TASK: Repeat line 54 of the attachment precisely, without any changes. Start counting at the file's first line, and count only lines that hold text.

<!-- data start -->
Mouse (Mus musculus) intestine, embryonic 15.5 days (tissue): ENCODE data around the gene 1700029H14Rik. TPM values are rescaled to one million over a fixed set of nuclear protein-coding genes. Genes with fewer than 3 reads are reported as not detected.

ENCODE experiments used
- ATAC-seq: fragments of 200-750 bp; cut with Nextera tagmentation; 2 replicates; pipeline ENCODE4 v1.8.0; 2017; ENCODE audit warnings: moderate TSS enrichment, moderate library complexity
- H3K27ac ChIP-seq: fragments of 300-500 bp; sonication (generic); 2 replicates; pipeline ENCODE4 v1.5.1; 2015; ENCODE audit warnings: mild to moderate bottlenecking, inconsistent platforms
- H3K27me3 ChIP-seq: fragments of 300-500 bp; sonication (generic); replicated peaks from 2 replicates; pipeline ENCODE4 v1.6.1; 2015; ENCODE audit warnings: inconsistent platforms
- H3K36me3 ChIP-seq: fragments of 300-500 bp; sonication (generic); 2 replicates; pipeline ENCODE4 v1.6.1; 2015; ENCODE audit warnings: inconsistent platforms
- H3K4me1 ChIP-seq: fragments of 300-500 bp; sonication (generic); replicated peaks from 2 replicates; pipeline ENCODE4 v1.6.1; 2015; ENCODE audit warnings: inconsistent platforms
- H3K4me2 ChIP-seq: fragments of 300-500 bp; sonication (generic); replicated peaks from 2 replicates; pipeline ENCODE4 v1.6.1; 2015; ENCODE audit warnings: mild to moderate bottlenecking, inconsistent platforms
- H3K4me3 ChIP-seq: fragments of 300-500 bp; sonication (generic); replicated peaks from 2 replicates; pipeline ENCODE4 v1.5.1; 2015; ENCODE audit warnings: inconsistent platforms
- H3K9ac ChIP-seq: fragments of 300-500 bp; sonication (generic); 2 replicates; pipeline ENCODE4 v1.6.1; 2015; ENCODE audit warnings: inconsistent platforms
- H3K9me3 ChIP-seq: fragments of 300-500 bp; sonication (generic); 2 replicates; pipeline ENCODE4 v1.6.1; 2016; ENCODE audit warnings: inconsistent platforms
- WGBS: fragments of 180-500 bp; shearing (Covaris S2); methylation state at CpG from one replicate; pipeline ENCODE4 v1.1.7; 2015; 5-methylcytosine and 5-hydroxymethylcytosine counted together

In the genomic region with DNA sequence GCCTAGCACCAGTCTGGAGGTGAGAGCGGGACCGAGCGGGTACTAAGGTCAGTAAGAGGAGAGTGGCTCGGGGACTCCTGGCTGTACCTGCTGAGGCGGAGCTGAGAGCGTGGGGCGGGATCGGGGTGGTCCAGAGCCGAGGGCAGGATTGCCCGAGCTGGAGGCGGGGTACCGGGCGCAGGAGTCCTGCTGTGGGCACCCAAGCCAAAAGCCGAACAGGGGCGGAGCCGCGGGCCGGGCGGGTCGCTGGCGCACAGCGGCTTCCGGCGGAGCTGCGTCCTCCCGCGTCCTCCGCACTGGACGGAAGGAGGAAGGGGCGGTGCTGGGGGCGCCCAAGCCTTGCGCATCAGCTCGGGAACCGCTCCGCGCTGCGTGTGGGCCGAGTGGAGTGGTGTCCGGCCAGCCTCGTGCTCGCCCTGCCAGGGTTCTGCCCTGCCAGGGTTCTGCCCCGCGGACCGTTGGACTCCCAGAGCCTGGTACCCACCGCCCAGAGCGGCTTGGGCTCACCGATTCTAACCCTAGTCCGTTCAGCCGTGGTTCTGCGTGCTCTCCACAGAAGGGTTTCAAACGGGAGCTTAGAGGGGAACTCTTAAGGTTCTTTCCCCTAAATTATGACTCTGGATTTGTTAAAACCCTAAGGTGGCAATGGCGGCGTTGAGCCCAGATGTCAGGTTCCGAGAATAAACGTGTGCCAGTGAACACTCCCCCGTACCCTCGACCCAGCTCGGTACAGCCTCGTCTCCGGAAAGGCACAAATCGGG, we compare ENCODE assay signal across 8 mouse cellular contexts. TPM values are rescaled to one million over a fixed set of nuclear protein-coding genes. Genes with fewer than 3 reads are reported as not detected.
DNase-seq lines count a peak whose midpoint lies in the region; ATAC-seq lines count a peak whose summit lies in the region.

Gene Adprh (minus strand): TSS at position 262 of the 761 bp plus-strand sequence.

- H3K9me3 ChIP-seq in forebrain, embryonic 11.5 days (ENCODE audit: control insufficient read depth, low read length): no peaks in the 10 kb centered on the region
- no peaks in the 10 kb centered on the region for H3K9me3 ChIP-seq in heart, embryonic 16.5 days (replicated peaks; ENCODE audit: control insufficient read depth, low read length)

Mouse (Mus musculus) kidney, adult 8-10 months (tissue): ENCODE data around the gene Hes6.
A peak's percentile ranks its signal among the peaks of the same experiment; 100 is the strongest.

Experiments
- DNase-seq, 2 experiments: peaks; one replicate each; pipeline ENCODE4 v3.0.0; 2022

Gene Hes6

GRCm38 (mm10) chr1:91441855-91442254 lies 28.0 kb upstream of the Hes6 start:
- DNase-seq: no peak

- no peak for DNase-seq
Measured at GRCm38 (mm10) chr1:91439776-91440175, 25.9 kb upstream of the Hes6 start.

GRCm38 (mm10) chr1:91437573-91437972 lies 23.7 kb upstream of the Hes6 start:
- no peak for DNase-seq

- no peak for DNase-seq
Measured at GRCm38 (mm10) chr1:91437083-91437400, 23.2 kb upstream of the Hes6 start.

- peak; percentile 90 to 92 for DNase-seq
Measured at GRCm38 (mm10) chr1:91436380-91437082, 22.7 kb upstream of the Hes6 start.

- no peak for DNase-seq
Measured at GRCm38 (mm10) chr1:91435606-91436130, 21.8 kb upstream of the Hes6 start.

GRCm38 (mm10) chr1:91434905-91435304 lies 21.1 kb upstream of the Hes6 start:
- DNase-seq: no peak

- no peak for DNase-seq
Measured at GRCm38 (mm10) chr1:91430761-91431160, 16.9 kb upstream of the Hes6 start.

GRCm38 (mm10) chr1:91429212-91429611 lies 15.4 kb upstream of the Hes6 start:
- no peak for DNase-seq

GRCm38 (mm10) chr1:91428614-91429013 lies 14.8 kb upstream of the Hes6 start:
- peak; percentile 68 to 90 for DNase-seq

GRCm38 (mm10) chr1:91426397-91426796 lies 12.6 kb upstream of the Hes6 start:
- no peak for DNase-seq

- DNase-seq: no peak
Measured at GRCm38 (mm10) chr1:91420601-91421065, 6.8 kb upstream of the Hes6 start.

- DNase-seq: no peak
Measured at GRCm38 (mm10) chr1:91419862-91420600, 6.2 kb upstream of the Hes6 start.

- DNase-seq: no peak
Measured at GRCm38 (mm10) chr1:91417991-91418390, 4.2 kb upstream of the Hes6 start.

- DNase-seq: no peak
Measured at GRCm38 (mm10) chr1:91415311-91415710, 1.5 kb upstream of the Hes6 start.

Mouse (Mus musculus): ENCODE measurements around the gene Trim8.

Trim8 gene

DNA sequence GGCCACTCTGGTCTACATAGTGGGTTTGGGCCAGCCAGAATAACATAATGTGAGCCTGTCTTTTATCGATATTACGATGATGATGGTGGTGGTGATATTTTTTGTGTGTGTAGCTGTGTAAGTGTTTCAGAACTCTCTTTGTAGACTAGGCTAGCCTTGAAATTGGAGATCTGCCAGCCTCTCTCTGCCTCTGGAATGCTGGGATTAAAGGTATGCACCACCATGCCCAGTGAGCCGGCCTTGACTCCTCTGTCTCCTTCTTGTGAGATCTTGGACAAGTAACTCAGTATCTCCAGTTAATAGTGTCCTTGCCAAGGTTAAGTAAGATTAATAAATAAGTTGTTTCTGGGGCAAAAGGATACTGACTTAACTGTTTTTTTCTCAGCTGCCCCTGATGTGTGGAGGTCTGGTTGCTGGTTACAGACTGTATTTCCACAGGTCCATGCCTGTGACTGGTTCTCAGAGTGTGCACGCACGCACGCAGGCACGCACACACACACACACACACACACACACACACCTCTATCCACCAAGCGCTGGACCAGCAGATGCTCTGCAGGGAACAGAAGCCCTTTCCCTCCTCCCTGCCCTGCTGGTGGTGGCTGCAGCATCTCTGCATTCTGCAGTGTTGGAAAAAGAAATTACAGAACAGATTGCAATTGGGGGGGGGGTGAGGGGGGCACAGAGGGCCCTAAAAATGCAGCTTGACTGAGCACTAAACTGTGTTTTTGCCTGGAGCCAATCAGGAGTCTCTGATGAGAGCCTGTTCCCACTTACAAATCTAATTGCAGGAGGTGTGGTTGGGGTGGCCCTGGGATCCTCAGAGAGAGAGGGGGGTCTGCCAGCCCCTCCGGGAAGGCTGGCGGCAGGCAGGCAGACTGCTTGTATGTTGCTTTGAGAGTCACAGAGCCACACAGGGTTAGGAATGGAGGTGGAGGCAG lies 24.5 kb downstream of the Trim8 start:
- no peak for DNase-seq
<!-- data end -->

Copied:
Trim8 gene